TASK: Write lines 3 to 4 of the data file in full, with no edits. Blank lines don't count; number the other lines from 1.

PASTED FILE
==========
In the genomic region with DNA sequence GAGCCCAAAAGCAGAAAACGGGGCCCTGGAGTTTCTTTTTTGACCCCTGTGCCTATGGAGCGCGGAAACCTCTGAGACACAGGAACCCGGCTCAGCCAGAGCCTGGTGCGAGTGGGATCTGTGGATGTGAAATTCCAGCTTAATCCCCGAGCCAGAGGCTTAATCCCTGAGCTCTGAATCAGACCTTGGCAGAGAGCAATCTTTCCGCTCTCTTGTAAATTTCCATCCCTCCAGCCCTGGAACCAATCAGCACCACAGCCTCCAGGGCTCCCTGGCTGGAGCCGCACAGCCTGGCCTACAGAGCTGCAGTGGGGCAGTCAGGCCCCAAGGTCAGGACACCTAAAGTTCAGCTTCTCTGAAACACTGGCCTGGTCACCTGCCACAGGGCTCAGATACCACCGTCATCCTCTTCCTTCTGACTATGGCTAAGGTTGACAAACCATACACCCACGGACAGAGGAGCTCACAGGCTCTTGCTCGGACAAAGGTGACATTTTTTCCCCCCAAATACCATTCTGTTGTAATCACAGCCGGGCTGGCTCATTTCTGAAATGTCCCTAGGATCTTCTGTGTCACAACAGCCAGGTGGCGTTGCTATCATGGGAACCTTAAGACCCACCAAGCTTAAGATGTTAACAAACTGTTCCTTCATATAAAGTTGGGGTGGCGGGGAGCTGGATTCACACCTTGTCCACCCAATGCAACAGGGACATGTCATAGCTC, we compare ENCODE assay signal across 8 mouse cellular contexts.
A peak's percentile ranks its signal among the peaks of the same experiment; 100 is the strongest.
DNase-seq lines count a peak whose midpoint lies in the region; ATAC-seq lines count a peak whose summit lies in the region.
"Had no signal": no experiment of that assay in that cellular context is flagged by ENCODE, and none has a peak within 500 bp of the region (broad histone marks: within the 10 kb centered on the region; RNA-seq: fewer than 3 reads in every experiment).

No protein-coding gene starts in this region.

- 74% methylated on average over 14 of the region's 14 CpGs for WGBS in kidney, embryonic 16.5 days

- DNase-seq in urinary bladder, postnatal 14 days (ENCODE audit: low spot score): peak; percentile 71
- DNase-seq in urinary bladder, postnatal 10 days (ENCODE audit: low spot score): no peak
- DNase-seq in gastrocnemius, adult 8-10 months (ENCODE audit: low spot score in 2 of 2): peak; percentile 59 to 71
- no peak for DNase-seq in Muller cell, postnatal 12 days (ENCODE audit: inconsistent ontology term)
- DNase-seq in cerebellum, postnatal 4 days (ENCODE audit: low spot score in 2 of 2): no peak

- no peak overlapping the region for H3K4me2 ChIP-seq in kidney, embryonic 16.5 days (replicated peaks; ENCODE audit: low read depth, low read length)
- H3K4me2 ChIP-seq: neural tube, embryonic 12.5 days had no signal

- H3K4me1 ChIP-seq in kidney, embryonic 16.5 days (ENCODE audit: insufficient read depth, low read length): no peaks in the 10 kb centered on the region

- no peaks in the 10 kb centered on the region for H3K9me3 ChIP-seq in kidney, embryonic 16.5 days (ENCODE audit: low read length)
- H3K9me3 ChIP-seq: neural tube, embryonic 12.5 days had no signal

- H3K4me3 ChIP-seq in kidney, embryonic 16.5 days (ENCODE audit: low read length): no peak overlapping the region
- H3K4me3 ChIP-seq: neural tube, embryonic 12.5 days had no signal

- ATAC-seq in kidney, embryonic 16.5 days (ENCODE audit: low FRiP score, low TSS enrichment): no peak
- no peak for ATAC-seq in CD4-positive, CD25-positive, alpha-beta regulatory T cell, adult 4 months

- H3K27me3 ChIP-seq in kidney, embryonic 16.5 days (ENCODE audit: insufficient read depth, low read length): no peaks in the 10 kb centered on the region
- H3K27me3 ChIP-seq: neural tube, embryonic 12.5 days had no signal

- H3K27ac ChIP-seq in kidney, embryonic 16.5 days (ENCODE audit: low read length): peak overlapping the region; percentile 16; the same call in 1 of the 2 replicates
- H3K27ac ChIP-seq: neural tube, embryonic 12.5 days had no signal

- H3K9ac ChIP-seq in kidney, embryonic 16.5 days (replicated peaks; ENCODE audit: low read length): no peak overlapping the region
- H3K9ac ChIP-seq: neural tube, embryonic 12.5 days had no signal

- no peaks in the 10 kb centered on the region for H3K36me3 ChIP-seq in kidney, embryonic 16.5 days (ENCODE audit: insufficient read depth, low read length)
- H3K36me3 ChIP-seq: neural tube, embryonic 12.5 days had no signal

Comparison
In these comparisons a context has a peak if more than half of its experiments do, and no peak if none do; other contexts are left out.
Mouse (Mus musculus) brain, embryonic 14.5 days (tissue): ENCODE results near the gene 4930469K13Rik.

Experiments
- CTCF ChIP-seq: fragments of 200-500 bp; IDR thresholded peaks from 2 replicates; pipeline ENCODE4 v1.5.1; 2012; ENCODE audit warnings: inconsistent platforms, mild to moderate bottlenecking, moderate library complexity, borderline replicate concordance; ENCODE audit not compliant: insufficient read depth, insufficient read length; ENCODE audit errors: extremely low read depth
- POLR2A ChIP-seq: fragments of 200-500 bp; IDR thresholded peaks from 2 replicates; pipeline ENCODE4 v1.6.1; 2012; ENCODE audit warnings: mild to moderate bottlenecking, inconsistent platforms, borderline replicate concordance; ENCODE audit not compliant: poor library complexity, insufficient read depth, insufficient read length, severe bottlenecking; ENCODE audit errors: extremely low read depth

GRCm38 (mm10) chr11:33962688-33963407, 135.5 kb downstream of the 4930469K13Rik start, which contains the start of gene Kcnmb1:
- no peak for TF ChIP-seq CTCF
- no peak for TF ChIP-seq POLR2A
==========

DNase-seq lines count a peak whose midpoint lies in the region; ATAC-seq lines count a peak whose summit lies in the region.
"Had no signal": no experiment of that assay in that cellular context is flagged by ENCODE, and none has a peak within 500 bp of the region (broad histone marks: within the 10 kb centered on the region; RNA-seq: fewer than 3 reads in every experiment).